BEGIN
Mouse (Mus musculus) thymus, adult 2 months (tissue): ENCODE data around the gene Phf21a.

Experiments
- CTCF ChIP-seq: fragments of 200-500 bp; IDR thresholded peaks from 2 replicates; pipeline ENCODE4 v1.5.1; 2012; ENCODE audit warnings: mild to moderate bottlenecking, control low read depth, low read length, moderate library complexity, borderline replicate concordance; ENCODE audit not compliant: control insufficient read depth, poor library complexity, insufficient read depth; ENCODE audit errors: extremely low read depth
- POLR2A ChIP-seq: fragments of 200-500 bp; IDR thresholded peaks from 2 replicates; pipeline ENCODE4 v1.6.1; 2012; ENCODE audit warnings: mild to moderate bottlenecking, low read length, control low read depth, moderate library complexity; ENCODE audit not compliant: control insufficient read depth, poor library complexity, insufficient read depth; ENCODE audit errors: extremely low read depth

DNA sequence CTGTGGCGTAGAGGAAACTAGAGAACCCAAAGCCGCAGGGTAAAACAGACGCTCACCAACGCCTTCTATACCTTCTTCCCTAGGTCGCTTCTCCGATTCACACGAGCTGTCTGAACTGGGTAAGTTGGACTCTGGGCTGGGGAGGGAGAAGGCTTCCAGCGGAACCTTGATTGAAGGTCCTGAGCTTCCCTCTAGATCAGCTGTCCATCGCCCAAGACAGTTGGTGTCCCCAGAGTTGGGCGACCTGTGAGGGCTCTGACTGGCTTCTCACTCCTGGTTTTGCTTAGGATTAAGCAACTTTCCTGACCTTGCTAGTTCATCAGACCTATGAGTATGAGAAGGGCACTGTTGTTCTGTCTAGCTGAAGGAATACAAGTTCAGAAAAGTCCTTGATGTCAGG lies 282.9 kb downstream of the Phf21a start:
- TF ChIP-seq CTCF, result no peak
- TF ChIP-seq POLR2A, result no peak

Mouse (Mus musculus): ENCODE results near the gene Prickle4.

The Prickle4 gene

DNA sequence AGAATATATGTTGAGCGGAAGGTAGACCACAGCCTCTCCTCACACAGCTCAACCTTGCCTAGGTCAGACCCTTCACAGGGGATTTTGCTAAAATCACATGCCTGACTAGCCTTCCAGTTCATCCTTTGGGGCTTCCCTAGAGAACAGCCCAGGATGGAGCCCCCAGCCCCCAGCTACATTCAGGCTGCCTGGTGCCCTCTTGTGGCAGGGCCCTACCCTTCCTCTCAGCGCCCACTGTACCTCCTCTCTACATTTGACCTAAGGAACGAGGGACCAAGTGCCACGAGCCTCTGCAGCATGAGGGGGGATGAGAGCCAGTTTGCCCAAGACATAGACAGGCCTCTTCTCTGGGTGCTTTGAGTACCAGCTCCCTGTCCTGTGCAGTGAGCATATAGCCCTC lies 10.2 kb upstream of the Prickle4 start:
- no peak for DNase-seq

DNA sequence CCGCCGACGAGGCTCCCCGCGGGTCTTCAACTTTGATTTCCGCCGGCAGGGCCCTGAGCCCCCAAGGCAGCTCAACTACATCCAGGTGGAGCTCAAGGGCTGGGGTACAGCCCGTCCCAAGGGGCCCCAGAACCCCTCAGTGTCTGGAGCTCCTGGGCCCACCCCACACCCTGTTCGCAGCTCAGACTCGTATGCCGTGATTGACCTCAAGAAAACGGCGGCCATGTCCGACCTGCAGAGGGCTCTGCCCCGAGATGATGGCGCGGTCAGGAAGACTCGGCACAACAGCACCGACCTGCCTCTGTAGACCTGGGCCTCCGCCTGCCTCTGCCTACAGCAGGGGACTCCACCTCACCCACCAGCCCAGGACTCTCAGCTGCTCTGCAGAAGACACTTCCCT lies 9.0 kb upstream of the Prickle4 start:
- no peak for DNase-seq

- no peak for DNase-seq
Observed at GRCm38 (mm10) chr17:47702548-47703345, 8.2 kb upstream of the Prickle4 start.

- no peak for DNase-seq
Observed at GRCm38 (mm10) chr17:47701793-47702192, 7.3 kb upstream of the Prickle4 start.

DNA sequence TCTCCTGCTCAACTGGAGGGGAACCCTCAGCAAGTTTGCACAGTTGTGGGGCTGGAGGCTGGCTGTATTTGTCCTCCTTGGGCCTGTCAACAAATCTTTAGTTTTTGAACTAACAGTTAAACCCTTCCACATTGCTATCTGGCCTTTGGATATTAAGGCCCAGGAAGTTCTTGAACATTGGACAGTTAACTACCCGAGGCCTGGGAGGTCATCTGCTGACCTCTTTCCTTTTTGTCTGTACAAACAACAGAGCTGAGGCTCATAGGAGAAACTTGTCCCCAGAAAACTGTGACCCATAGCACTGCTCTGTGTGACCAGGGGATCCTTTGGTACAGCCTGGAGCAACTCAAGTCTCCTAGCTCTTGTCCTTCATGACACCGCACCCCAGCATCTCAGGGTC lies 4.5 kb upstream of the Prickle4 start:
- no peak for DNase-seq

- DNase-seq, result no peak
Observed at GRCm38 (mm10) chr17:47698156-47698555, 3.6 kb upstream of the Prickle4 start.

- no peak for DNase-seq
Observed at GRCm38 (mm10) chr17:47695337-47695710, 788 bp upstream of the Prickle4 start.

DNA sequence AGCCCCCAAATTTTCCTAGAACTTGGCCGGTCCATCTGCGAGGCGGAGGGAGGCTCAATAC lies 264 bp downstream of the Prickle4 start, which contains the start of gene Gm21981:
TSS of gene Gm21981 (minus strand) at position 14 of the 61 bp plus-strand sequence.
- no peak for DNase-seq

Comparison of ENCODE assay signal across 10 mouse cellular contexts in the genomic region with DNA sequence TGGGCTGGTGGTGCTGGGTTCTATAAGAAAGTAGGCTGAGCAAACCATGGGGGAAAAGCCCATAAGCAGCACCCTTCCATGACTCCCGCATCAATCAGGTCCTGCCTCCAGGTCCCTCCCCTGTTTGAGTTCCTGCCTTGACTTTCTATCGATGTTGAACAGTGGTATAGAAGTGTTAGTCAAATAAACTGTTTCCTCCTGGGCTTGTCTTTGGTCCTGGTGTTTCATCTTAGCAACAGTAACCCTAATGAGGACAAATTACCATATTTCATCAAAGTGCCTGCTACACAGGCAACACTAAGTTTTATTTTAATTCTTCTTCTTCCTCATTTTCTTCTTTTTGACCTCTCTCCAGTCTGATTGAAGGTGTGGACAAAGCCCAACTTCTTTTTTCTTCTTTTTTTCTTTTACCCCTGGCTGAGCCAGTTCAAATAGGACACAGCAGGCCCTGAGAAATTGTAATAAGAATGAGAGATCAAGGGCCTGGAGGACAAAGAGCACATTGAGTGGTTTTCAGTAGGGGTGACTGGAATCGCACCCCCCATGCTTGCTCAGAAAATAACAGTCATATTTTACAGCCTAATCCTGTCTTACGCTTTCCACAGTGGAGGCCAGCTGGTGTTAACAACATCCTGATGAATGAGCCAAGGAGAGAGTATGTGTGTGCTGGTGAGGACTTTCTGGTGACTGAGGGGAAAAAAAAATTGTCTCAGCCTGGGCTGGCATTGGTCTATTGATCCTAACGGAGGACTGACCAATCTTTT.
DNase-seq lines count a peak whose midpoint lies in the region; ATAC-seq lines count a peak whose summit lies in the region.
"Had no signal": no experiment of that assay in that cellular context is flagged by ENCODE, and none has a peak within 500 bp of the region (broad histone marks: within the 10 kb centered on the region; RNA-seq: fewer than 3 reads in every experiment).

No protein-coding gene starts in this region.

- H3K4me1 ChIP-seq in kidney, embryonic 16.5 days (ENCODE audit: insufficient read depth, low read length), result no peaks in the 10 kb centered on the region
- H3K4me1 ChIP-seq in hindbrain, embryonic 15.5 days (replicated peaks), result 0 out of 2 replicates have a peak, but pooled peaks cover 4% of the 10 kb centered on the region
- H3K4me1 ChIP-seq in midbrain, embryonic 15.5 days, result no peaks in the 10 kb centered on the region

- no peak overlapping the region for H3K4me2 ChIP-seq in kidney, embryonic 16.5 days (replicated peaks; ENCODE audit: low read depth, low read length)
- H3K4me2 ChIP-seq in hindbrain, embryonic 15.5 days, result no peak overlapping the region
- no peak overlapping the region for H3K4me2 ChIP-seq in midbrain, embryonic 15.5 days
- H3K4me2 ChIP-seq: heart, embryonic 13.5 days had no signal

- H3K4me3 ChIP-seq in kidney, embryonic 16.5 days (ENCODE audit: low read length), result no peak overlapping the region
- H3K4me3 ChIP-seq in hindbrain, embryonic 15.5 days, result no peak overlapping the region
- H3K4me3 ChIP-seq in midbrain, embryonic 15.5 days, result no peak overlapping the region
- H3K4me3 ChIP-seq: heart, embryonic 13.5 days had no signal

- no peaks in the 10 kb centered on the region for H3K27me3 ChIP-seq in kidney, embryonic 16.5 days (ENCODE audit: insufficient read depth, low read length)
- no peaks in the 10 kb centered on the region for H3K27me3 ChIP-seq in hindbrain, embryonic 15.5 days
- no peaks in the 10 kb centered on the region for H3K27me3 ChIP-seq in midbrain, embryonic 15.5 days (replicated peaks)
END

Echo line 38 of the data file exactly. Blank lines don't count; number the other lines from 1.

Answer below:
- H3K4me3 ChIP-seq in kidney, embryonic 16.5 days (ENCODE audit: low read length), result no peak overlapping the region